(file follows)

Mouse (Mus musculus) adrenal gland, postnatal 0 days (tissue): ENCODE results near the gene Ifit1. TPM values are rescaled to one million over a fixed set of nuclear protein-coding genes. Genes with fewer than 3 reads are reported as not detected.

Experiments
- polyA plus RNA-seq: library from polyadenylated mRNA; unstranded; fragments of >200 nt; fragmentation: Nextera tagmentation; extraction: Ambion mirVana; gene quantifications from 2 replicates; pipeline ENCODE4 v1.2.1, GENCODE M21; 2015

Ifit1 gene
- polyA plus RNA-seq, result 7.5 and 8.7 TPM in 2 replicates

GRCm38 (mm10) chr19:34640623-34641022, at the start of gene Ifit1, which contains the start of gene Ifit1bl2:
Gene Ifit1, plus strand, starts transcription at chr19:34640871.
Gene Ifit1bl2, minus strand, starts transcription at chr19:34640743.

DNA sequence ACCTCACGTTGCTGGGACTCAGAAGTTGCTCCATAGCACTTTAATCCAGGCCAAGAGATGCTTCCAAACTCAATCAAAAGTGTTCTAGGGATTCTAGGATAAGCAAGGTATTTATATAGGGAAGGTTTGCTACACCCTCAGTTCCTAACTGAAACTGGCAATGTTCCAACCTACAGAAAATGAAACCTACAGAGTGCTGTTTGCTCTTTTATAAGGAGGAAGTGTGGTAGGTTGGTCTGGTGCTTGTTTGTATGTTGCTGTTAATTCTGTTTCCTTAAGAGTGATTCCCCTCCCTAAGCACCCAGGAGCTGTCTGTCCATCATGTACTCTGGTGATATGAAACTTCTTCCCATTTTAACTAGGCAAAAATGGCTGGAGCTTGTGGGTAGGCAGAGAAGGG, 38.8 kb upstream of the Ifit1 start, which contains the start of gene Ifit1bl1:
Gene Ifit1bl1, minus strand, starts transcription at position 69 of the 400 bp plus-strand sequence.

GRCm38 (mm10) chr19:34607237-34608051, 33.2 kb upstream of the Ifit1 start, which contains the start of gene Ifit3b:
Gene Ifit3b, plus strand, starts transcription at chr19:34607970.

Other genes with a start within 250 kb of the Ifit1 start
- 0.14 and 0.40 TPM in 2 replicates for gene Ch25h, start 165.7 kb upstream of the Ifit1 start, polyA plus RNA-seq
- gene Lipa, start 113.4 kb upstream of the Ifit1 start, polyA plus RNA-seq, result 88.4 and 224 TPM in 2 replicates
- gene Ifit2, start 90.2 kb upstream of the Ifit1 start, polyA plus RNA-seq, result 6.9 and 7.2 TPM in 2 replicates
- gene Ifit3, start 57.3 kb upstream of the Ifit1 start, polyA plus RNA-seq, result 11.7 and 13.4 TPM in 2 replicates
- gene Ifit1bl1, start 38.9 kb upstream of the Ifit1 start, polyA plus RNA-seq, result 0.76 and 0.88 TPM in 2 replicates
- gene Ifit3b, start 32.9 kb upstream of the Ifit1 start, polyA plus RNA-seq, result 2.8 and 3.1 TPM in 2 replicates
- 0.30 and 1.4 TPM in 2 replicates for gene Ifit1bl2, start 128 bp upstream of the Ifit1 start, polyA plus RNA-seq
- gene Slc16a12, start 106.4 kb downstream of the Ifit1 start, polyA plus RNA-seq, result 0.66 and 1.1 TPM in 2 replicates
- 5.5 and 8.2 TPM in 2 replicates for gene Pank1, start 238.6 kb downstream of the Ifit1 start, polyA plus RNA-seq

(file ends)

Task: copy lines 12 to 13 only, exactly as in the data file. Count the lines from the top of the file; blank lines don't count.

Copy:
Gene Ifit3b, plus strand, starts transcription at chr19:34607970.

Other genes with a start within 250 kb of the Ifit1 start